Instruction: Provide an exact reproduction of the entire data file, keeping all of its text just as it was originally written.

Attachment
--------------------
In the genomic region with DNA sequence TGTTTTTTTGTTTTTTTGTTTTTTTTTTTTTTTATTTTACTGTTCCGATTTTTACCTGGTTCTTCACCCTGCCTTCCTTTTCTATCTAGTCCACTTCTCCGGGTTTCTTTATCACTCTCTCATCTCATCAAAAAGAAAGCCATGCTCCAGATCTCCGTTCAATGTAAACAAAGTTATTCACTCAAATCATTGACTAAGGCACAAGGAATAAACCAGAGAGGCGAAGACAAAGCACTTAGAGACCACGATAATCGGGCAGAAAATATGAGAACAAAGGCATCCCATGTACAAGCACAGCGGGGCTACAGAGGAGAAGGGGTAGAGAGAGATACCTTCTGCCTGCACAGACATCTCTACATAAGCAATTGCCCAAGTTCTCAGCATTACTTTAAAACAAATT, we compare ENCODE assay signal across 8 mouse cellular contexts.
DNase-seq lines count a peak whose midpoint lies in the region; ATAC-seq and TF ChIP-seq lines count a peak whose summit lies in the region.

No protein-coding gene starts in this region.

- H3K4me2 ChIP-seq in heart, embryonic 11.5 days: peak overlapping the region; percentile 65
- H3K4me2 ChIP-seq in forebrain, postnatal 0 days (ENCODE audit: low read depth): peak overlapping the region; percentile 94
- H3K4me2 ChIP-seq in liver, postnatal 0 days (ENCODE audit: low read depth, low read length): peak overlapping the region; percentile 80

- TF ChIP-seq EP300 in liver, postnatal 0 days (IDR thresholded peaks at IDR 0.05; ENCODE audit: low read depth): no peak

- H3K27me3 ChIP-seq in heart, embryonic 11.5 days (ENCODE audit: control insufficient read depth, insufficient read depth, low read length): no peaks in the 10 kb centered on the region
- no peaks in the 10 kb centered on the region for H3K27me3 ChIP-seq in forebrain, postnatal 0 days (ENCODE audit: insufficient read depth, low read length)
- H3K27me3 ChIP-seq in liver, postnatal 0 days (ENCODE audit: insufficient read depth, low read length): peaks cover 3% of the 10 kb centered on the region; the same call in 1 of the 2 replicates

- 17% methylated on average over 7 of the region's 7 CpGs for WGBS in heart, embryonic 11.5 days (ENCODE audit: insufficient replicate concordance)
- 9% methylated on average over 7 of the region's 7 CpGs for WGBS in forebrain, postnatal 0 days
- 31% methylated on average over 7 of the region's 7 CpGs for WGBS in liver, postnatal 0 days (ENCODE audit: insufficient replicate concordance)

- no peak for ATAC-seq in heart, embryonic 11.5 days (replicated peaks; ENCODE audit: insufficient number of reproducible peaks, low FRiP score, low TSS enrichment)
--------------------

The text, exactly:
In the genomic region with DNA sequence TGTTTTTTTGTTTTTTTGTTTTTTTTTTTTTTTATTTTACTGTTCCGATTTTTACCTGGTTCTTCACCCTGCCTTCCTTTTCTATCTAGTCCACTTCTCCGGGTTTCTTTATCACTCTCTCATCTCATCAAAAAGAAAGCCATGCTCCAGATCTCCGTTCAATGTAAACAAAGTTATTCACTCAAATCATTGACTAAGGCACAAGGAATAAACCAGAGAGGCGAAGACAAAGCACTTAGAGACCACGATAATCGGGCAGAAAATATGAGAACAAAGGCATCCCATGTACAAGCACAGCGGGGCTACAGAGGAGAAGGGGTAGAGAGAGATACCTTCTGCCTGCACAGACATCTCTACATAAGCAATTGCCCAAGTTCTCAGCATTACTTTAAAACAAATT, we compare ENCODE assay signal across 8 mouse cellular contexts.
DNase-seq lines count a peak whose midpoint lies in the region; ATAC-seq and TF ChIP-seq lines count a peak whose summit lies in the region.

No protein-coding gene starts in this region.

- H3K4me2 ChIP-seq in heart, embryonic 11.5 days: peak overlapping the region; percentile 65
- H3K4me2 ChIP-seq in forebrain, postnatal 0 days (ENCODE audit: low read depth): peak overlapping the region; percentile 94
- H3K4me2 ChIP-seq in liver, postnatal 0 days (ENCODE audit: low read depth, low read length): peak overlapping the region; percentile 80

- TF ChIP-seq EP300 in liver, postnatal 0 days (IDR thresholded peaks at IDR 0.05; ENCODE audit: low read depth): no peak

- H3K27me3 ChIP-seq in heart, embryonic 11.5 days (ENCODE audit: control insufficient read depth, insufficient read depth, low read length): no peaks in the 10 kb centered on the region
- no peaks in the 10 kb centered on the region for H3K27me3 ChIP-seq in forebrain, postnatal 0 days (ENCODE audit: insufficient read depth, low read length)
- H3K27me3 ChIP-seq in liver, postnatal 0 days (ENCODE audit: insufficient read depth, low read length): peaks cover 3% of the 10 kb centered on the region; the same call in 1 of the 2 replicates

- 17% methylated on average over 7 of the region's 7 CpGs for WGBS in heart, embryonic 11.5 days (ENCODE audit: insufficient replicate concordance)
- 9% methylated on average over 7 of the region's 7 CpGs for WGBS in forebrain, postnatal 0 days
- 31% methylated on average over 7 of the region's 7 CpGs for WGBS in liver, postnatal 0 days (ENCODE audit: insufficient replicate concordance)

- no peak for ATAC-seq in heart, embryonic 11.5 days (replicated peaks; ENCODE audit: insufficient number of reproducible peaks, low FRiP score, low TSS enrichment)